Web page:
juice and zest and butter. Pour the wet mixture into the dry ingredients and stir to combine. Do not overbeat – stir just to combine. Melt a small knob of butter in a large frying pan. Using a ladle, pour some batter into the pan to make a pancake. Depending on the size of the pan, you may be able to make more than one pancake at a time, or if you are confident you can use two pans at the same time. Cook the pancakes for about a minute, or until the underside is golden brown and the top is bubbling. Turn them over using a palette knife or fish slice and cook for another minute. Keep the pancakes warm in a very low oven while you cook the remaining batter. Serve with with your choice of sweet or savoury toppings.
Lobster omelette from The Goring, London
This recipe comes from Richard Galli, Executive Chef of The Goring, including Michelin-starred restaurant, The Dining Room.
You will need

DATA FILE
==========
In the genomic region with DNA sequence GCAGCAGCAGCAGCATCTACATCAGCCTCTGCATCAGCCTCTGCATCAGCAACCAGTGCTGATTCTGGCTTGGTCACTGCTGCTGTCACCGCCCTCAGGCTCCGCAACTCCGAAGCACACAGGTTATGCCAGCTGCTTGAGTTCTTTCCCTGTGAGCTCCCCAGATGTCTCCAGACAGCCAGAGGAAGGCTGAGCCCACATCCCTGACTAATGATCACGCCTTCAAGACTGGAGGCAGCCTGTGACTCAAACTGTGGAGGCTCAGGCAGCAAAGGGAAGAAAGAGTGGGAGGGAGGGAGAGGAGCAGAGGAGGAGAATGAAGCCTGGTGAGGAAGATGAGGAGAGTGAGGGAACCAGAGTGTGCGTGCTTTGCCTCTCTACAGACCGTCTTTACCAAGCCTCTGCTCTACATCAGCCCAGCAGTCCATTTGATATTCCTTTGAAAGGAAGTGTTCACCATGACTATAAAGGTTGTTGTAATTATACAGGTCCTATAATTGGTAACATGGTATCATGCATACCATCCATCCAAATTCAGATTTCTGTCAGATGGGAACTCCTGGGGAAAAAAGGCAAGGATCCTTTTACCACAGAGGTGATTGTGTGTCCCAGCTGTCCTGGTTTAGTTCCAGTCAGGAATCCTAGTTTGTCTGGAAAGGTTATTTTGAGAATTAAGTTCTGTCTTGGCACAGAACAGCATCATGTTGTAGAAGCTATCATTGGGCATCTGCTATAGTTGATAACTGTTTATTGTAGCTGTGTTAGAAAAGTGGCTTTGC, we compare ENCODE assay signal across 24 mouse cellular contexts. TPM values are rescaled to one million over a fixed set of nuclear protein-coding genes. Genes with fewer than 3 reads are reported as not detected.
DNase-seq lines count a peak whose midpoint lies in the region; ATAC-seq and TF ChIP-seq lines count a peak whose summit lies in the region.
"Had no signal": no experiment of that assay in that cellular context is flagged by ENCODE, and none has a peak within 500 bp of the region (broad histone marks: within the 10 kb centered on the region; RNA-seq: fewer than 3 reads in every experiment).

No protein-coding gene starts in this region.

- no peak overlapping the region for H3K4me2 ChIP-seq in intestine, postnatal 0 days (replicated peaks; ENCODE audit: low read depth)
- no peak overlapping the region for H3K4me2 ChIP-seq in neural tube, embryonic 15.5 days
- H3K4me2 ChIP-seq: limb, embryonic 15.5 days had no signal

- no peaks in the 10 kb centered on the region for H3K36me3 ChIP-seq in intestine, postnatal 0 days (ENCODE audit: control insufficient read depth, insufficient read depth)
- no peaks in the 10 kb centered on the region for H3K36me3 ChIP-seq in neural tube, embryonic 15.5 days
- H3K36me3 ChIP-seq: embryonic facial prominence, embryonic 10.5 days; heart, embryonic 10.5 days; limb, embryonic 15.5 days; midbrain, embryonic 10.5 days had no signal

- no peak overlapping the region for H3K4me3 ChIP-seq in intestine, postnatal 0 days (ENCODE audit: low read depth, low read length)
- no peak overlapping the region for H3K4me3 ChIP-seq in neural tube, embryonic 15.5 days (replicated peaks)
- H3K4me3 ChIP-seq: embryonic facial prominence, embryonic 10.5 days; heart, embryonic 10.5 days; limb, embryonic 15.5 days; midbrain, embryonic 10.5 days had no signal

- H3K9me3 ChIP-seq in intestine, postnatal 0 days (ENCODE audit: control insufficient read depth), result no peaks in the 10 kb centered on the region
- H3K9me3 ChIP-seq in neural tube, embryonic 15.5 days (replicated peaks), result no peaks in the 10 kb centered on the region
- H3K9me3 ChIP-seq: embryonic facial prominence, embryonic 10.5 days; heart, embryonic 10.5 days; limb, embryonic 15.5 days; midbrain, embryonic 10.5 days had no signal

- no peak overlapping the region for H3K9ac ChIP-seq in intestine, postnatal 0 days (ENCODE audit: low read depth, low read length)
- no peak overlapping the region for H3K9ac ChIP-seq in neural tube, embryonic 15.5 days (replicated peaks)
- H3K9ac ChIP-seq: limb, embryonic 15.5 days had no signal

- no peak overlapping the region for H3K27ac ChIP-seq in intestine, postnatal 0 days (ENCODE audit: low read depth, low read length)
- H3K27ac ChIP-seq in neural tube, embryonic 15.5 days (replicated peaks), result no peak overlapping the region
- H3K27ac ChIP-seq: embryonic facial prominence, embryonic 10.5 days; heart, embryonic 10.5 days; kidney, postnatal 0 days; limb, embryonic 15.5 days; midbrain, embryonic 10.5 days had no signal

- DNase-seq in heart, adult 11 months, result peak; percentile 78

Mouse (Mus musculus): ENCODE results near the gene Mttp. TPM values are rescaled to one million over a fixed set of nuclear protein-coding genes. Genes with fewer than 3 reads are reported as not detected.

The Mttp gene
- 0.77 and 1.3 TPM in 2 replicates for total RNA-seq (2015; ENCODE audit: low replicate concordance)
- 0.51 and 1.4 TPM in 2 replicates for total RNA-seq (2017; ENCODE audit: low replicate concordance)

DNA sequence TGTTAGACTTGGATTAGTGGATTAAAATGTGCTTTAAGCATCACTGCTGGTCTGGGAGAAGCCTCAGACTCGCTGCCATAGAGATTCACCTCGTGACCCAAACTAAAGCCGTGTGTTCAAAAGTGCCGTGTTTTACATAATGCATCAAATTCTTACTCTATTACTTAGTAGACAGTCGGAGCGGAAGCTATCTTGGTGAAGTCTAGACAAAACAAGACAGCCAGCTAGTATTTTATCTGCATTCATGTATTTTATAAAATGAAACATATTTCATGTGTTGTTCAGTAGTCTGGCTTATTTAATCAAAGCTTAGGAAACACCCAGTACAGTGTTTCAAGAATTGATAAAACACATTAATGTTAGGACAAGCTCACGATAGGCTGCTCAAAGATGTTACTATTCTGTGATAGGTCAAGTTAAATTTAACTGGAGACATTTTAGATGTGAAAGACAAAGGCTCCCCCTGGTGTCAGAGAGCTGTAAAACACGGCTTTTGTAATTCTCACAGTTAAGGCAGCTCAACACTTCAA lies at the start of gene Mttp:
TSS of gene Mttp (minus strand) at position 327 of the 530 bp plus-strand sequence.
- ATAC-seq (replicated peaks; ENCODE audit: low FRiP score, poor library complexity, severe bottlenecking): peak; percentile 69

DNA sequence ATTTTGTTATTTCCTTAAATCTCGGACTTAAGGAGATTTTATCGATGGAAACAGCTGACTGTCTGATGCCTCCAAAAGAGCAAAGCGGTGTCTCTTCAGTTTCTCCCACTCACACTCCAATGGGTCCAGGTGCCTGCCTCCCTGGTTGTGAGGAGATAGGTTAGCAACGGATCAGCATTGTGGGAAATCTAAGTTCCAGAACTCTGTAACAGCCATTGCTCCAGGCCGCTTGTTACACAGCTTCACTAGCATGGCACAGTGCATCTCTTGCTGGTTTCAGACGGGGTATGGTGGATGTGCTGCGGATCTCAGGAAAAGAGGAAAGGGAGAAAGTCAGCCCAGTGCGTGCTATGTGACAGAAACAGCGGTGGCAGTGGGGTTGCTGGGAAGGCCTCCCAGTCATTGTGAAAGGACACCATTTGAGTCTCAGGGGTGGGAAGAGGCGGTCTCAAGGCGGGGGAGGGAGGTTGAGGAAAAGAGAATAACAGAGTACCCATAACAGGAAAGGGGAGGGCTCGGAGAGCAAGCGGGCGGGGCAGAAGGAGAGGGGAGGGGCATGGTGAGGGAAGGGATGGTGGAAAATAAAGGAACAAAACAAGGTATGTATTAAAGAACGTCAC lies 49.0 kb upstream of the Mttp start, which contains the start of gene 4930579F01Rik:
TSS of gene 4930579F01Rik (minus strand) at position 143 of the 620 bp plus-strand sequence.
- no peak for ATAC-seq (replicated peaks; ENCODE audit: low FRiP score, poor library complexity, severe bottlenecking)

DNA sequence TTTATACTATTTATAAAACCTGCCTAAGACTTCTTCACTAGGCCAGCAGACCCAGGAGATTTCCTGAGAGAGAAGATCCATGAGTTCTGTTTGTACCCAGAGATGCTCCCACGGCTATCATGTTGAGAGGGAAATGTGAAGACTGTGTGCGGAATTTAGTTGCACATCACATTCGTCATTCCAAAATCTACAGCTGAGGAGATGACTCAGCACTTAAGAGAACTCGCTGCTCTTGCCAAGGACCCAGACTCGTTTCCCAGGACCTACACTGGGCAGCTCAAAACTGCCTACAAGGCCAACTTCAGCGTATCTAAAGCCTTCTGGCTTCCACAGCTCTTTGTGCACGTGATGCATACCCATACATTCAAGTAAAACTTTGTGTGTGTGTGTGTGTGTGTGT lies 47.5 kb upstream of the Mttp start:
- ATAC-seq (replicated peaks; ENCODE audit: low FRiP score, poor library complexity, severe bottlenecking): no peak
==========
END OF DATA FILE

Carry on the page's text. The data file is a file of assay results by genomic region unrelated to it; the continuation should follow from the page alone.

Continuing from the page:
24cm non-stick pan
4 x 24cm oven proof dishes
2 egg yolks
120ml shellfish stock (available from good supermarkets and specialist retailers)
1/2 tsp Dijon mustard
15g grated parmesan
150ml double cream
Juice of one lemon
Melt the butter in a heavy bottomed saucepan, add the flour and mix with a spatula until a smooth paste forms and comes away from the sides of the pan. Continue to cook over a low heat for about three minutes constantly working with the spatula. Once the flour and butter mix has cooked out remove from the heat and add the egg yolk, stock, mustard and parmesan and mix until smooth. Now add the milk, cream and lemon juice, and salt and pepper to taste. Mix well to incorporate and reserve for later.
240g fresh cooked lobster meat